The medieval church of Saint Peter and Paul in Kaarma is one of the most interesting sights in Saaremaa island. The building was probably started right after the uprising of Saaremaa inhabitants in 1261. It was a typical church of the Osilia Bishophric - a simple nave with a slightly narrower choir. The steeple was added in the 15th century and thus Kaarma became the first church with a steeple on Saaremaa. The church is ...
Founded: ca. 1261 | Location: Saaremaa, Estonia

Featured Historic Landmarks, Sites & Buildings

Historic Site of the week

Church of the Savior on Blood

The Church of the Savior on Spilled Blood is one of the main sights of St. Petersburg. The church was built on the site where Tsar Alexander II was assassinated and was dedicated in his memory. Construction began in 1883 under Alexander III, as a memorial to his father, Alexander II. Work progressed slowly and was finally completed during the reign of Nicholas II in 1907. Funding was provided by the Imperial family with the support of many private donors.

Architecturally, the Cathedral differs from St. Petersburg's other structures. The city's architecture is predominantly Baroque and Neoclassical, but the Savior on Blood harks back to medieval Russian architecture in the spirit of romantic nationalism. It intentionally resembles the 17th-century Yaroslavl churches and the celebrated St. Basil's Cathedral in Moscow.

The Church contains over 7500 square metres of mosaics — according to its restorers, more than any other church in the world. The interior was designed by some of the most celebrated Russian artists of the day — including Viktor Vasnetsov, Mikhail Nesterov and Mikhail Vrubel — but the church's chief architect, Alfred Alexandrovich Parland, was relatively little-known (born in St. Petersburg in 1842 in a Baltic-German Lutheran family). Perhaps not surprisingly, the Church's construction ran well over budget, having been estimated at 3.6 million roubles but ending up costing over 4.6 million. The walls and ceilings inside the Church are completely covered in intricately detailed mosaics — the main pictures being biblical scenes or figures — but with very fine patterned borders setting off each picture.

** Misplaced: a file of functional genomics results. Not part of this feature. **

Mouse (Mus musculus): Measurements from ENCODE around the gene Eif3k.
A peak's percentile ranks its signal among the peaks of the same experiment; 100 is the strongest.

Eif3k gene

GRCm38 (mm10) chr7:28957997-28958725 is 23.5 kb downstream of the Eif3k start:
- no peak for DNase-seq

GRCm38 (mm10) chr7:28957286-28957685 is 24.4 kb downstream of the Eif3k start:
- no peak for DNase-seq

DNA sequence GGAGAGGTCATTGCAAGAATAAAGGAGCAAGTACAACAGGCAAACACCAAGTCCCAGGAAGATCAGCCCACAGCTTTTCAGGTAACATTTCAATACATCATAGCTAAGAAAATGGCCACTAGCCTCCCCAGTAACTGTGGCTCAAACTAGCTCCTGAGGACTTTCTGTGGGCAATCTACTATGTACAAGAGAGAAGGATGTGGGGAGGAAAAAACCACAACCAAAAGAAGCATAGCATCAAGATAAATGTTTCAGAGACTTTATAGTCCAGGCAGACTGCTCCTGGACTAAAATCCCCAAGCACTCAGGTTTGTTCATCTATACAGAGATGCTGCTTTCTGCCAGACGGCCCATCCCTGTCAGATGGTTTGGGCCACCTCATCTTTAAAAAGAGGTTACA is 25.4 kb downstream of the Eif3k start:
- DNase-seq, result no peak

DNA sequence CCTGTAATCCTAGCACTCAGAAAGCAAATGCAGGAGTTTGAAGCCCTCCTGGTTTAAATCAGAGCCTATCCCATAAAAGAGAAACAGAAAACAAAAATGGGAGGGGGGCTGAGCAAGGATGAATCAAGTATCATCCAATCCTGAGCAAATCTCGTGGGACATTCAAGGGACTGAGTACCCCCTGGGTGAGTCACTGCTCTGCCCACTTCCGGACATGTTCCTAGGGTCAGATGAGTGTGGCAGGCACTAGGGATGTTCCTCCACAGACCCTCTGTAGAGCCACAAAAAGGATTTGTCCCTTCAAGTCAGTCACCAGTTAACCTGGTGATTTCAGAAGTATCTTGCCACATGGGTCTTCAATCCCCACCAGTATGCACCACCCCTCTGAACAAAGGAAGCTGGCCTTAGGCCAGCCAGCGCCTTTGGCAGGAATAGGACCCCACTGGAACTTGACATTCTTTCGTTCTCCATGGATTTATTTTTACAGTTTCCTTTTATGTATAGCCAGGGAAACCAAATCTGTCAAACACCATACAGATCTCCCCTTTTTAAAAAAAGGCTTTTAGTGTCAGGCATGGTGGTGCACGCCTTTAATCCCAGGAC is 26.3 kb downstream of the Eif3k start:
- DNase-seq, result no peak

In the aftermath of the Russian Revolution, the church was ransacked and looted, badly damaging its interior. The Soviet government closed the church in the early 1930s. During the Second World War when many people were starving due to the Siege of Leningrad by Nazi German military forces, the church was used as a temporary morgue for those who died in combat and from starvation and illness. The church suffered significant damage. After the war, it was used as a warehouse for vegetables, leading to the sardonic name of Saviour on Potatoes.

In July 1970, management of the Church passed to Saint Isaac's Cathedral (then used as a highly profitable museum) and proceeds from the Cathedral were funneled back into restoring the Church. It was reopened in August 1997, after 27 years of restoration, but has not been reconsecrated and does not function as a full-time place of worship; it is a Museum of Mosaics. Even before the Revolution it never functioned as a public place of worship; having been dedicated exclusively to the memory of the assassinated tsar, the only services were panikhidas (memorial services). The Church is now one of the main tourist attractions in St. Petersburg.